Remembering Stuart

On May 16th 2021, we sadly lost our Editor, Founder and the all-around guiding light of Screenjabber, Stuart O'Connor after a short battle with cancer. If you are reading this, you probably don't need anyone to tell you that Stuart was the beating heart, the brains and the driving force behind this very website and it's continued success for so many years.

Stuart O'Connor loved films and his passion was infectious. Anyone who ever attended a press screening with him will know only too well that it was hard to miss Stuart at such events, given his exuberance and excitement for the medium. You only need look to the number of writers who got their foot in the door with reviewing films and beyond, thanks to Stuart taking a chance on them, to see his impact. So many success stories started with Stuart taking a gamble on unproven writers and giving them a platform to grow as critics.

In memory of Stuart for all he did, not only for the people who had the opportunity to meet him and call him a friend, but also for all he did for the industry as a whole here are some memories and tributes from those who he worked with at Screenjabber over the years:

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I first met Stuart in 2005 when a mutual friend suggested we get together for a drink. "I know this Australian guy who wants to start a film website, thought you might be able to help." And, well, you're looking at the results of that meeting.

Stuart was always very gracious in terms of describing me as Screenjabber's co-founder but, while I brought some connections and a love of film to the table, it was his drive, vision and dedication to the site that kept it going all these years, through some glorious ups and a fair few downs. I mean, I know we should be singing his praises here, lamenting on a life cut far too short (and we will and it was) but you can't really pay tribute to Stuart without acknowledging he could be an awkward, exasperating, pedantic bugger sometimes, or that he had a personality that, in these circumstances, we'd have to call "Vegemite". When the sad news broke last week, someone said Stuart would have been surprised that so many people were talking about him on Twitter. I pointed out that, actually, he'd have been surprised that so many people were saying nice things about him on Twitter: he was very, very capable of saying something for effect, of lighting the social media blue touch paper, just to get a reaction... So yes, he was, undoubtedly, a difficult, stubborn Aussie bastard but he was, undoubtedly, OUR difficult, stubborn Aussie bastard. And, as well as happily admitting he could be an awkward bugger, he used much of his power for good.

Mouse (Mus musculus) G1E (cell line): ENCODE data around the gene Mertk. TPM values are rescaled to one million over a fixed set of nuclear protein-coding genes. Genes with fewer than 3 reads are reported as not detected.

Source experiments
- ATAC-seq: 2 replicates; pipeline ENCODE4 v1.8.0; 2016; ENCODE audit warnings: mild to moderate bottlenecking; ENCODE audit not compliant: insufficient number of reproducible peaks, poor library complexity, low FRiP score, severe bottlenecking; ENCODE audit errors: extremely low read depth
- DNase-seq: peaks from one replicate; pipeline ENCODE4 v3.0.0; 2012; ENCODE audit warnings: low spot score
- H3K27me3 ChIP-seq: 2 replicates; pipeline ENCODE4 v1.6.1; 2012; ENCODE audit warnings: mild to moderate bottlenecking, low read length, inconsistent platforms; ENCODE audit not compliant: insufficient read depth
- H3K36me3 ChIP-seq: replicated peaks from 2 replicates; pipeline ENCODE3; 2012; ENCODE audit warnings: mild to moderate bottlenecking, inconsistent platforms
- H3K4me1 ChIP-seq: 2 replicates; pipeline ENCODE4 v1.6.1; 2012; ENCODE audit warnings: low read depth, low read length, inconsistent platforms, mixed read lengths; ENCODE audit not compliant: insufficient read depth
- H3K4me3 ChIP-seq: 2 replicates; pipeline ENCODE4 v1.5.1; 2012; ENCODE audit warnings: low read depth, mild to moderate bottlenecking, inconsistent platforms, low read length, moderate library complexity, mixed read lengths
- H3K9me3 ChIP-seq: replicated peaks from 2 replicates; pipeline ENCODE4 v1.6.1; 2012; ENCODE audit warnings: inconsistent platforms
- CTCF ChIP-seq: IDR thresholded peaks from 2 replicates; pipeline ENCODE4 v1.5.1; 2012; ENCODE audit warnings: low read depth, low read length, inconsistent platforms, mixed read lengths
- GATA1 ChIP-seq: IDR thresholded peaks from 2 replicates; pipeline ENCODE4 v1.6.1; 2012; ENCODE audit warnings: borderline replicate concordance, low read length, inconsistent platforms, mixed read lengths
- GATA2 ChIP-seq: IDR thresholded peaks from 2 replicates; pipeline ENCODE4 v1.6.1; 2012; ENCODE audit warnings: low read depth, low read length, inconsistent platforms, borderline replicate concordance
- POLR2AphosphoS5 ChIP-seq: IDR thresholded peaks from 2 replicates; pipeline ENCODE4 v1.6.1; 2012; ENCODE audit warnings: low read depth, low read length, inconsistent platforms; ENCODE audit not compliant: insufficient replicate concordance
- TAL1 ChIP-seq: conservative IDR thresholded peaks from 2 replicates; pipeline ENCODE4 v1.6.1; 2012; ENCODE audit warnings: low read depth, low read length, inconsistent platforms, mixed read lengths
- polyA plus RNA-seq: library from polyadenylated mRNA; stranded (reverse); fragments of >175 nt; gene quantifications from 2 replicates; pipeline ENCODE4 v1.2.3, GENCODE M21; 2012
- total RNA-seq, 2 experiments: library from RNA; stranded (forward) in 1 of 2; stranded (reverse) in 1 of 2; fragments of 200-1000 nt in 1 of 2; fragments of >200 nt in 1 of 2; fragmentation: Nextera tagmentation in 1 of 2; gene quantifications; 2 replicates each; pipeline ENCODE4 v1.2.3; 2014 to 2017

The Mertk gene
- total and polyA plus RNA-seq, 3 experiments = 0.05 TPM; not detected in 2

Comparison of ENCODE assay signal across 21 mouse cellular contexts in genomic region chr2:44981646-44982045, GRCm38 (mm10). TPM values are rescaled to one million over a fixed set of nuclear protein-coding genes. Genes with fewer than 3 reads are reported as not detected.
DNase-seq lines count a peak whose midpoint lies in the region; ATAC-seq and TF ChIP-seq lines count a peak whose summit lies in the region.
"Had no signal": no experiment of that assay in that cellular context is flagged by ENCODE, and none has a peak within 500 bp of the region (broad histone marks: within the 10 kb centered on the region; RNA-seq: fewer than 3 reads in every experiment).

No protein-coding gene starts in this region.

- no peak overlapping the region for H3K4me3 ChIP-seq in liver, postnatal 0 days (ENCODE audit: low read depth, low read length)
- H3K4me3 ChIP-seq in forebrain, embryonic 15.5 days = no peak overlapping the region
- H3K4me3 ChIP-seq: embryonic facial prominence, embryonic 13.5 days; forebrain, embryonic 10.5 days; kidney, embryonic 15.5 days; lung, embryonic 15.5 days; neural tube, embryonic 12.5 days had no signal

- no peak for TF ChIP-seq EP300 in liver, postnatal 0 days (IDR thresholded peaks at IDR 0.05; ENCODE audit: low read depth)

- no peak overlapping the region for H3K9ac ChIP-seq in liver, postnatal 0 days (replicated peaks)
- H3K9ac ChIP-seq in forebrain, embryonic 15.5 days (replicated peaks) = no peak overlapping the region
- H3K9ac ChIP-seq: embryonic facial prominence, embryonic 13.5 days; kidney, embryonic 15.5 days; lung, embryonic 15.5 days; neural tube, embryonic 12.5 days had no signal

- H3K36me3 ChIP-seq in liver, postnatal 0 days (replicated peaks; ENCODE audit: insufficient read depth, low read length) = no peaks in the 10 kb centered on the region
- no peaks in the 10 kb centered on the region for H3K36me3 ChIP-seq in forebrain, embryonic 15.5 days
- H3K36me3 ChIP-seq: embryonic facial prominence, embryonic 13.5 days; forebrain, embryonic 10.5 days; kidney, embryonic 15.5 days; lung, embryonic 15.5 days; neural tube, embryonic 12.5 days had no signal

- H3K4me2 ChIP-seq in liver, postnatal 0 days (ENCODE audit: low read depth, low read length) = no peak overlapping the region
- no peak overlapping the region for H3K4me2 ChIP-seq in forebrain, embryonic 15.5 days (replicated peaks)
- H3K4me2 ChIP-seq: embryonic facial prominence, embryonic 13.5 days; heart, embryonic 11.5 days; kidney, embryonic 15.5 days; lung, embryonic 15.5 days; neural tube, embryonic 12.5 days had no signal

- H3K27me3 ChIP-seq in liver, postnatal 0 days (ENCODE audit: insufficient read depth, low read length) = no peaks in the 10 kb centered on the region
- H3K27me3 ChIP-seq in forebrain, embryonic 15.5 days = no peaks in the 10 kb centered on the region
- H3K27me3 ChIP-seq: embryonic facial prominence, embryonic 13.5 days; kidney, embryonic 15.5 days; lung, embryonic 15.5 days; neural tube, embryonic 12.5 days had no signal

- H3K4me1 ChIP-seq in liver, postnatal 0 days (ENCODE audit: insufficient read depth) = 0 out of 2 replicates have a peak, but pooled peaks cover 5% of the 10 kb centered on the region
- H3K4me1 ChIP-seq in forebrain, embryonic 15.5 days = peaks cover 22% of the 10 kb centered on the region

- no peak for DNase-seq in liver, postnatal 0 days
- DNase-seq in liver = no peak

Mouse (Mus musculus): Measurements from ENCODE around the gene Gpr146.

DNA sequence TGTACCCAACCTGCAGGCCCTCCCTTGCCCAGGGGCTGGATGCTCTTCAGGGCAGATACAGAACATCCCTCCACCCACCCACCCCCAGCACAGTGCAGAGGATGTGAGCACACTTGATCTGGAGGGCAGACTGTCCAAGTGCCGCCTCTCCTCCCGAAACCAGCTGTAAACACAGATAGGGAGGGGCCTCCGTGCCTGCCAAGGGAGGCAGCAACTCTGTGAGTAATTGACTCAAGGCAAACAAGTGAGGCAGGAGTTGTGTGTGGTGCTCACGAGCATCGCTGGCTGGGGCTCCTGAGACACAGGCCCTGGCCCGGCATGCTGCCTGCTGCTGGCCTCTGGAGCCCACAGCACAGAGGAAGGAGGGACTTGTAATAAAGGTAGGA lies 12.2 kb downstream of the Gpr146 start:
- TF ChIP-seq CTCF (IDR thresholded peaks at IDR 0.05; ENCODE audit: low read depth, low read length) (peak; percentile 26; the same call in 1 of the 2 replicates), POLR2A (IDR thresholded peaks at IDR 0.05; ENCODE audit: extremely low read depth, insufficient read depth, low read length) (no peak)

As many have said this last week and, I'm sure, on this page, Stuart was a generous soul, and gave many people a kickstart to their journalism careers. I count myself in that number. In 2005, I was trying to find my way as a freelancer and, as well as spawning Screenjabber, that first beer also gave me a foot in the door at The Guardian, via his day job on the Tech section. More importantly though, it gave me a fine, fine friend, a regular drinking buddy, a fellow lover of fine dining and good cheese and excellent reds. He could never understand, of course, how I didn't like Laphroaig but we mostly got past that...